I met Albert Hsu at Cape Town 2010 (The Third Lausanne Congress) and following some conversations around the development of suburbia and theology I picked up his book The Suburban Christian: Finding Spiritual Vitality in the Land of Plenty. Suburban Christianity is something that needs to be studied further, however this book ended up as a relatively academic study of religion and the suburbs.
This book is full of social commentary that is rather interesting – although not interesting enough to last 200 pages, but the author does make some really excellent points along the way. As a product of suburbia, Hsu examines how this new culture has arisen to dominate our landscape today and asks some pretty poignant questions about the “progress” of our society towards the individualism and isolationism of suburbia. He addresses the issue that I see as being a fundamental hurdle to a profound and vibrant spiritual journey – an “absence of scarcity” that has resulted in our entitlement culture devoid of appreciation and always demanding more, faster and more easily! Hsu makes the connection between our physical environment and our resulting spiritual lives – and the conclusions he reaches aren’t necessarily positive.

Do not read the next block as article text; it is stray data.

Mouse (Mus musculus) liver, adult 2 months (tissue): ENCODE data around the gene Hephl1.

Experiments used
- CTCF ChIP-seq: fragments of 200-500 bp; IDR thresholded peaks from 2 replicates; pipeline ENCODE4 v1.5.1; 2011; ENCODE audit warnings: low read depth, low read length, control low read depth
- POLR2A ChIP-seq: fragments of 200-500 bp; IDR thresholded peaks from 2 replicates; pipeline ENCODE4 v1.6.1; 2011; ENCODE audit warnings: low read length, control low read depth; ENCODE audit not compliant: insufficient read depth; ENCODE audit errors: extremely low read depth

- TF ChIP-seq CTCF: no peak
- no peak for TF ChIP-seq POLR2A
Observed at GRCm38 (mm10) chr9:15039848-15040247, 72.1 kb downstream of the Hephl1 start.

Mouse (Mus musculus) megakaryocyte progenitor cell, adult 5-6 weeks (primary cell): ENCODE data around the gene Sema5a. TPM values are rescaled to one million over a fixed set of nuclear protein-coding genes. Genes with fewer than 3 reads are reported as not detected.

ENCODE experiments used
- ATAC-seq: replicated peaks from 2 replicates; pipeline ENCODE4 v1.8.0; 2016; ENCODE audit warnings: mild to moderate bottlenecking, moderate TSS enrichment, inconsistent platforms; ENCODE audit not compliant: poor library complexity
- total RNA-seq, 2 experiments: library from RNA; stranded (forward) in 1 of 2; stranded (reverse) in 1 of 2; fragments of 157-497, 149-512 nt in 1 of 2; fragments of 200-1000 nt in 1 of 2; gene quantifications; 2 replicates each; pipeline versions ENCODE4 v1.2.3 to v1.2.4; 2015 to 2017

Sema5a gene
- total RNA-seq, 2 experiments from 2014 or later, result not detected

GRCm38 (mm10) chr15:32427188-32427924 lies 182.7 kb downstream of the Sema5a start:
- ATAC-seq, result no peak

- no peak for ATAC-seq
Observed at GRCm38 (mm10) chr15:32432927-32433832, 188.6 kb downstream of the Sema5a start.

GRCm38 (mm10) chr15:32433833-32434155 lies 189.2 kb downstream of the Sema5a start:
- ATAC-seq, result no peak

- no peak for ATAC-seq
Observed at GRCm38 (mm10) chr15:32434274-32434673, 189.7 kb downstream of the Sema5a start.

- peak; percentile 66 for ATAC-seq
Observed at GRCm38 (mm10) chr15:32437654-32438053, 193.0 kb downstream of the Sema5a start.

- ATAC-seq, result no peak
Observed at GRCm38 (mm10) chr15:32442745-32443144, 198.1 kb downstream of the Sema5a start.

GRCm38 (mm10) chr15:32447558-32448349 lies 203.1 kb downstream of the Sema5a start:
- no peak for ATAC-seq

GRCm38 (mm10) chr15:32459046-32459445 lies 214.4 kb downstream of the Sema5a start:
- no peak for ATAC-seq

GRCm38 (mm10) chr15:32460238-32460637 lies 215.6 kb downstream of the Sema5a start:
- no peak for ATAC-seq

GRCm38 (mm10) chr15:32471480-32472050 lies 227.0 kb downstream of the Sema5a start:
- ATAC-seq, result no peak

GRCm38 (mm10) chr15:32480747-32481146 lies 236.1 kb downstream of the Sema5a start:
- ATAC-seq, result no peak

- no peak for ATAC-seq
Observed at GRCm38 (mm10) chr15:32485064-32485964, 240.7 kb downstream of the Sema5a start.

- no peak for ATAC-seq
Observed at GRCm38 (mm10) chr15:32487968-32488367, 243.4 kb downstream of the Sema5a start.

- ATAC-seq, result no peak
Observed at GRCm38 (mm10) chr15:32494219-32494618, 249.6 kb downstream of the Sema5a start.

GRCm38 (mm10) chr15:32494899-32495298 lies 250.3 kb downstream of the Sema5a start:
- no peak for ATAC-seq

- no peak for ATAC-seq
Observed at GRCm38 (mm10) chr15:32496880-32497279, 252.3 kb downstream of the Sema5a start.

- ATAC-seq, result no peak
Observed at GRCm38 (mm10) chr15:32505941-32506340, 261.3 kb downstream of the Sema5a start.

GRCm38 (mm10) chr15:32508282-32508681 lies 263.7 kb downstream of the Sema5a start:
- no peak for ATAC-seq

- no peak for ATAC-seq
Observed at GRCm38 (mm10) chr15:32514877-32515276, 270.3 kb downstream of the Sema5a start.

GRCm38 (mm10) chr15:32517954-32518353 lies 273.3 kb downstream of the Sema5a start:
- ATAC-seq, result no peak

Hsu also takes to task the church in the suburbs and examines how many are more like shops bending to the consumer culture than bodies of Christ transforming the culture around them. He also examines how we’ve lost a sense of connectedness – from the days when communities really knew each other and spent time with each other, to the isolated homes of today with high fences and televisions as the centralised all-encompassing focus of “family time.”
While Hsu doesn’t back down from his concerns, he doesn’t paint a bleak picture for the future – there are things that we, as suburban Christians, can and should do to counter our culture; but we must first see that our commercialised, consumer-driven, convenience-at-all-costs society does have some flaws! For Hsu, the answer is that bigger isn’t always better, that easier isn’t always worth it, and that as a follower of Christ, living counter-culture means more than opposing abortion or not smoking. It means that we must add value to our culture beginning with those closest to us – our neighbours. It means learning to make sacrifices and living within our means so that we can be used by God to assist others in need. And it means understanding that everyone longs for a place they can call home – a place of rest and peace – and while many believe that to be a physical refuge, as Christians we know that our soul will only find rest in Christ and we can share that rest with others who are longing for it.